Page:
CD reviews (January/February 2009)

Reviews of some new Caribbean CDs

‘Right Here Right Now’, the latest production by guitarist Theron ShawPuerto Rico-born David Sanchez. Photograph courtesy Concord/Universal Records

Right Here Right Now

Theron Shaw

The speed at which jazz artistes in Trinidad and Tobago are releasing albums is heartening. On the heels of Clifford Charles’ album and that of Elan Parle comes Right Here Right Now, the latest production by guitarist Theron Shaw.

The 12-track album, co-produced by Ming—leader of Elan Parlé and producer of Charles’ album—boasts a cadre of well known musicians in the local jazz industry. Among the luminaries are Ron Reid, Douglas Redon, Tamba Gwindi, Sean Thomas and Etienne Charles.

Apart from Shaw’s original songs, like the enjoyable Emancipate, Right Here Right Now and Not This Time, listen for his treatment of kaiso classics Lorraine by Explainer, Sparrow’s Rose and Kitchener’s Pan in Harmony, a song that many jazz musicians enjoy interpreting.

In his liner notes, Shaw says the album seeks to explore the beauty and strengths of a small fraction of the local archive of melodies.

“The decision to delve into this music answers my own call to do what I must, Right Here Right Now.”

 


Guinness Cavaliers Panorama Winning Selections & Other Tunes Classical Gems by Guinness Cavaliers (double CD)

Once you acknowledge that the tunes on these CDs were originally recorded more than 30 years ago, it is easy to ignore the poor audio quality and appreciate these rare and precious steelband gems.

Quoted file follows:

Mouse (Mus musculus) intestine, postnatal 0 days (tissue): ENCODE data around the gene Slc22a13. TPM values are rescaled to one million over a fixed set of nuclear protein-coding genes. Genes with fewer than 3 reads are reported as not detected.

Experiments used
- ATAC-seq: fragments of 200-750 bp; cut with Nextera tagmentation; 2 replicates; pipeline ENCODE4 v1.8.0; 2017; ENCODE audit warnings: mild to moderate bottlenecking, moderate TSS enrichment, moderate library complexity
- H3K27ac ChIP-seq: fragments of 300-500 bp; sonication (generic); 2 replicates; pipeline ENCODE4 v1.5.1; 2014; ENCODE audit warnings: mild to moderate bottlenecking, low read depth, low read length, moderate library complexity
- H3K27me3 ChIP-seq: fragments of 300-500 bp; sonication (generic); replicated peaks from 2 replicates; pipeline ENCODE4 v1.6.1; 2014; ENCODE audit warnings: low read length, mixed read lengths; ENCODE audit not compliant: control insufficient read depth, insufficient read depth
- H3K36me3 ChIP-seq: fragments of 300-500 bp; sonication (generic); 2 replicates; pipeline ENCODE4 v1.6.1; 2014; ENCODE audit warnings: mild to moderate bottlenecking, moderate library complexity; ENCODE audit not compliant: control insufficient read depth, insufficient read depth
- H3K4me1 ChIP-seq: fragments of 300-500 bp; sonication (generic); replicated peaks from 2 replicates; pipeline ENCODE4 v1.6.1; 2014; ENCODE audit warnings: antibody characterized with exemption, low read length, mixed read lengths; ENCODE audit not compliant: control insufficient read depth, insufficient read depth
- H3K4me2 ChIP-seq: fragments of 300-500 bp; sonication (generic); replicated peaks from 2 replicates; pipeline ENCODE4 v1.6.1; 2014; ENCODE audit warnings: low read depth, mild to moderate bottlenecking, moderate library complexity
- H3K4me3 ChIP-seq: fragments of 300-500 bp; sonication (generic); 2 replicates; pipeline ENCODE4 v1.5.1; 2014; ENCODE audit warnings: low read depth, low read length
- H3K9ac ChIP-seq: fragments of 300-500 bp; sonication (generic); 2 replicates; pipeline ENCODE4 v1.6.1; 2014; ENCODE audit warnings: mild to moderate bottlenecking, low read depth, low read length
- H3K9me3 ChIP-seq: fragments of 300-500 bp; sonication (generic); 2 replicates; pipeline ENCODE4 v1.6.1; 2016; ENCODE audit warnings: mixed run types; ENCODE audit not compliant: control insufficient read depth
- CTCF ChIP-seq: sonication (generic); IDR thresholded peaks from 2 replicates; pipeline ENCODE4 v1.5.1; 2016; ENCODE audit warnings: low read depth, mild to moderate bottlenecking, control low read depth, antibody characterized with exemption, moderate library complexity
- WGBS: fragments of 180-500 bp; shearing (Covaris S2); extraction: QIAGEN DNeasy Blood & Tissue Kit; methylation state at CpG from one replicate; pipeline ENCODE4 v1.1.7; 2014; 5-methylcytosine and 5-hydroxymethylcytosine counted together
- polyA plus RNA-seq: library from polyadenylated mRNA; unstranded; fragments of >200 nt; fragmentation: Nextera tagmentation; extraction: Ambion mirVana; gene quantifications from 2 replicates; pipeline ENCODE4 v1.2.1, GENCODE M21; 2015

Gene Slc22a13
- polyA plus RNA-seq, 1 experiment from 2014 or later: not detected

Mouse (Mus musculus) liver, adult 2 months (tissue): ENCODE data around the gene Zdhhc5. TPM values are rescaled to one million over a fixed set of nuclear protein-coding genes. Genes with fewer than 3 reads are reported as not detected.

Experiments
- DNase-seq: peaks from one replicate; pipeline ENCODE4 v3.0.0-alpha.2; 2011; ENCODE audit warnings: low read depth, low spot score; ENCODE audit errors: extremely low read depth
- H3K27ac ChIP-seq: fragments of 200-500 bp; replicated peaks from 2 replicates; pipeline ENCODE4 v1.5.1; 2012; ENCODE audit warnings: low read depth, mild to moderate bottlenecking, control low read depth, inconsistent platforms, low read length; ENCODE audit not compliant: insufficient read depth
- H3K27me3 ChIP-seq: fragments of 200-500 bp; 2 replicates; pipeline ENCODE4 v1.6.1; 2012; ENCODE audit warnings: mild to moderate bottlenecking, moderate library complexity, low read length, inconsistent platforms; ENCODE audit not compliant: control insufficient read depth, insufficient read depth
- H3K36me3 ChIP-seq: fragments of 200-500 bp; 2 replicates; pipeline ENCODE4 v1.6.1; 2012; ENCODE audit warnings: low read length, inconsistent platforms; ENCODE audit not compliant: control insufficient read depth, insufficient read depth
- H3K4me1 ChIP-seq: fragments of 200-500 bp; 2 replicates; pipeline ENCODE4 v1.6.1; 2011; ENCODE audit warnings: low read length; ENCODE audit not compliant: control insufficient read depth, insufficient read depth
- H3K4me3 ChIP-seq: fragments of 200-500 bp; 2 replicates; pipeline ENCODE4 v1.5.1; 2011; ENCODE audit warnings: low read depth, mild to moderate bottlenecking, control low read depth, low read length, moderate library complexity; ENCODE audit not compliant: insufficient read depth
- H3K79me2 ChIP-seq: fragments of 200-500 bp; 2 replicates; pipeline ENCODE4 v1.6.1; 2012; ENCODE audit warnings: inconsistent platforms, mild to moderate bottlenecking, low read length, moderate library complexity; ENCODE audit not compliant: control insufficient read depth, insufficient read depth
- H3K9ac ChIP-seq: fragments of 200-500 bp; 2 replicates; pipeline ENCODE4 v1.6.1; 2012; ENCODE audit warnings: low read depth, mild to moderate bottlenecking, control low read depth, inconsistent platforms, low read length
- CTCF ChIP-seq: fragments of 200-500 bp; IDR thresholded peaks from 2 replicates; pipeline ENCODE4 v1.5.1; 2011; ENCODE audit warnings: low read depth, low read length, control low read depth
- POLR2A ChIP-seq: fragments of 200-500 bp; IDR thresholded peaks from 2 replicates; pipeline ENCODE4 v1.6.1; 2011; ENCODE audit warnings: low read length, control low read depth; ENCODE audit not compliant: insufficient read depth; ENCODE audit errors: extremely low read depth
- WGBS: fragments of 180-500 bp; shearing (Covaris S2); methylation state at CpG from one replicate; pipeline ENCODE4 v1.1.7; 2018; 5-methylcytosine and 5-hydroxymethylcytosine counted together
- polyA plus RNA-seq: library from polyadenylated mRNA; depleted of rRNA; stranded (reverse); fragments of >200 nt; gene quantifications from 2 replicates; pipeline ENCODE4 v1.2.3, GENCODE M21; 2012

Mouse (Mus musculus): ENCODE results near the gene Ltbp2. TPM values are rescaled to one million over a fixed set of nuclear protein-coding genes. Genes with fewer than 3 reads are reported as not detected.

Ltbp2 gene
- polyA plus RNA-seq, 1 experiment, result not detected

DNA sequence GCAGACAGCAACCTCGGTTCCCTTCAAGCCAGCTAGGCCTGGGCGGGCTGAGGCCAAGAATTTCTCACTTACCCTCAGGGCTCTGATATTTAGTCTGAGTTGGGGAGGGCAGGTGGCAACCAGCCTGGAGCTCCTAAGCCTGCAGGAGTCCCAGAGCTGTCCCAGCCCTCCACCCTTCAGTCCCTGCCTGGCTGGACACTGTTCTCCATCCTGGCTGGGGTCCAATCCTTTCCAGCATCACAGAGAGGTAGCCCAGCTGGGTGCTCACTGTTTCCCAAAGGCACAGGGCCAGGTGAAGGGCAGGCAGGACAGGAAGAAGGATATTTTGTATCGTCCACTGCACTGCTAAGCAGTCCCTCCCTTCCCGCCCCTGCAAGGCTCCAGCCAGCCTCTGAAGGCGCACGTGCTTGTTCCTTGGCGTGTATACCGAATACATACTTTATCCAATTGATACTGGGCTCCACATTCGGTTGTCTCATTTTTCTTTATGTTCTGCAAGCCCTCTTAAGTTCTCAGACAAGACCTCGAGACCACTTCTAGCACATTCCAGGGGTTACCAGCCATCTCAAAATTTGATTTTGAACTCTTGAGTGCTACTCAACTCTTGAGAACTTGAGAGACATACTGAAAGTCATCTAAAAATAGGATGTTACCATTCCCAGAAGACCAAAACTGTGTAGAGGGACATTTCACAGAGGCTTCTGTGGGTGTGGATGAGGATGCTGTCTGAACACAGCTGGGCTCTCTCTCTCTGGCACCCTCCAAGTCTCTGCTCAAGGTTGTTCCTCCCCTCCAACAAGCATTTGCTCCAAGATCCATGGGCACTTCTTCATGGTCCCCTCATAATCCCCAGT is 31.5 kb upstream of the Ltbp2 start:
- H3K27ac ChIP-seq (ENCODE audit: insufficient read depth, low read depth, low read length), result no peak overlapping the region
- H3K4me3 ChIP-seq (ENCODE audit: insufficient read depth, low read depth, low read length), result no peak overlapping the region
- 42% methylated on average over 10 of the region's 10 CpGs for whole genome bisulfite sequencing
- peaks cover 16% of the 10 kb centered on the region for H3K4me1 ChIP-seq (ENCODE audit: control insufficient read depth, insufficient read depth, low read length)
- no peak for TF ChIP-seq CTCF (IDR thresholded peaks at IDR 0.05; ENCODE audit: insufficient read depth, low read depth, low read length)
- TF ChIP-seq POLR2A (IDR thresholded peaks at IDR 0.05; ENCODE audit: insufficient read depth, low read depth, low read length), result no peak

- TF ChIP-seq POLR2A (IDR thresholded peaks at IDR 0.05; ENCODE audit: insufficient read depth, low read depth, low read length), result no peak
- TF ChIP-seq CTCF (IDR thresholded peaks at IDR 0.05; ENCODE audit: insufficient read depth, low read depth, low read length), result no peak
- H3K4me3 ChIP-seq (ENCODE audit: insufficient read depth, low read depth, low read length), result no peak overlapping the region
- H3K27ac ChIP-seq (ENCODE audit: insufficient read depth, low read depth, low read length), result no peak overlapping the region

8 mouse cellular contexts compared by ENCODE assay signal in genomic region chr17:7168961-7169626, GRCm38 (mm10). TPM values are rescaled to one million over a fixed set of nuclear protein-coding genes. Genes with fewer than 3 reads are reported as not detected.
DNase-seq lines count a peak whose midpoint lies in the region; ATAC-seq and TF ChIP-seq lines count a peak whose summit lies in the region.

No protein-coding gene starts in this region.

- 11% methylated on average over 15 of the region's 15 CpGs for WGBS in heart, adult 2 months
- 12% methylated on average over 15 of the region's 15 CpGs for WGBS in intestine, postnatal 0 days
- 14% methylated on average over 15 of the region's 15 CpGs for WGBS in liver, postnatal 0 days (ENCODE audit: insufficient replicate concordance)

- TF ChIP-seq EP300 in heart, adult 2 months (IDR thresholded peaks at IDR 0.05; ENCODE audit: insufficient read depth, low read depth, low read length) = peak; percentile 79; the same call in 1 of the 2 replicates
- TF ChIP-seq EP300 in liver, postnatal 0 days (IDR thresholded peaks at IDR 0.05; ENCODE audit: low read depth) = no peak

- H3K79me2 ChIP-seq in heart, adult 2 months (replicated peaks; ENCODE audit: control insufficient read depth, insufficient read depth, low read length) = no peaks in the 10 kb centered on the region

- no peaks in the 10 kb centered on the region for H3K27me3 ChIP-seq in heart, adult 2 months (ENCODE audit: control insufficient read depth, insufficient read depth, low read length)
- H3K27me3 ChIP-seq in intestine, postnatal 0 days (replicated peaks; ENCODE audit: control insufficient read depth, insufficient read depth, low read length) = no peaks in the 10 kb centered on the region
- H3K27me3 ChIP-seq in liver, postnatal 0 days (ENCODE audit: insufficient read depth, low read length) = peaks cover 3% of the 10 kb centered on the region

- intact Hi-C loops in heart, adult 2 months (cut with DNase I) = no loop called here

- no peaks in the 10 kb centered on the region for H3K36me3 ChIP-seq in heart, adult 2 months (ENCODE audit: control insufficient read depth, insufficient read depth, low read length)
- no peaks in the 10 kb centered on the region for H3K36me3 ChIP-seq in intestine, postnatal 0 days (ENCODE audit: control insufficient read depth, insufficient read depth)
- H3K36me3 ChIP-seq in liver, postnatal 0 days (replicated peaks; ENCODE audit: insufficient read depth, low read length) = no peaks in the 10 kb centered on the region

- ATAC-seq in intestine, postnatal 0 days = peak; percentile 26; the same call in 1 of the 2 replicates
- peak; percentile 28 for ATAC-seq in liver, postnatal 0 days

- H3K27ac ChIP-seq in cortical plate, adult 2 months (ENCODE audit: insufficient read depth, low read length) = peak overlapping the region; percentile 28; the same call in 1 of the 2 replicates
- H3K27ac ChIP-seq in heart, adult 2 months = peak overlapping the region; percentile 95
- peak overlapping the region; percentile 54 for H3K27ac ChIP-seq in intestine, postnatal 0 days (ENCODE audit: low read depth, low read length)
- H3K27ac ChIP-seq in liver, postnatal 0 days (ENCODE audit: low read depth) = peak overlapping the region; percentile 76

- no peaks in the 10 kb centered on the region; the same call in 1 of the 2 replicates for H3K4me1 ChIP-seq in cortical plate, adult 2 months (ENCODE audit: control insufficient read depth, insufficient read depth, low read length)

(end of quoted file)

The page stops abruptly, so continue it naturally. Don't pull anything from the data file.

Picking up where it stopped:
One part of a two-disc set released by the Cavaliers, Guinness Cavaliers Panorama Winning Selections & Other Tunes disc features the band’s winning Panorama competition selections from 1964–1972. Mas in Brooklyn (Panorama 1969), My Brother, Your Sister (Panorama 1966) and St Thomas Girl are among the 18 tracks featured, arranged by Lennox “Bobby” Mohammed.

The songs on the band’s second disc, Classical Gems, fare better. The 19 tracks here were recorded between 1964 and 1973. Titles include Swan Lake, Eternally, Nocturne in E Flat, Carmen, Blue Danube, Theme from Exodus and Mohammed’s composition Gallopade.

Essiba Small

CDs courtesy Cleve’s One Stop Shop, Frederick Street, Port of Spain, Trinidad

 


Island Voices: from St Christopher & the Barracudas, introduced by Emmanuel “Fish Head” De Freitas, Chief of Police (Rtd)

CRS Studios Barbados, 2008

Emmanuel “Fish head” De Freitas is given the task of vetting recordings presenting Caribbean people to those outside the region.

“They need to know we are more than sun and sand and cricket pitches,” says the Prime Minister of the fictional St Christopher and the Barracudas.

Island Voices is an ironic, occasionally laugh-out-loud-funny look at how the Caribbean is experienced by its people, whether in the region or the diaspora.  Besides big questions about the multifaceted meaning of independence for West Indians today (“Yuh born in one time and yuh live in dat time”), it deals with more humdrum but equally important matters, such as the everyday art of cutting coconuts (“Is not anybody who can chop nut”).

If there are echoes of Anthony Winkler and Paul Keens-Douglas (or Leonard Cohen), this is very much author Philip Nanton’s show, ably directed by Rob Leyshon.

Nanton is the editor of Remembering the Sea, an anthology of essays on Frank Collymore, and a regular contributor to Caribbean Beat. Born in St Vincent, he lives in Barbados.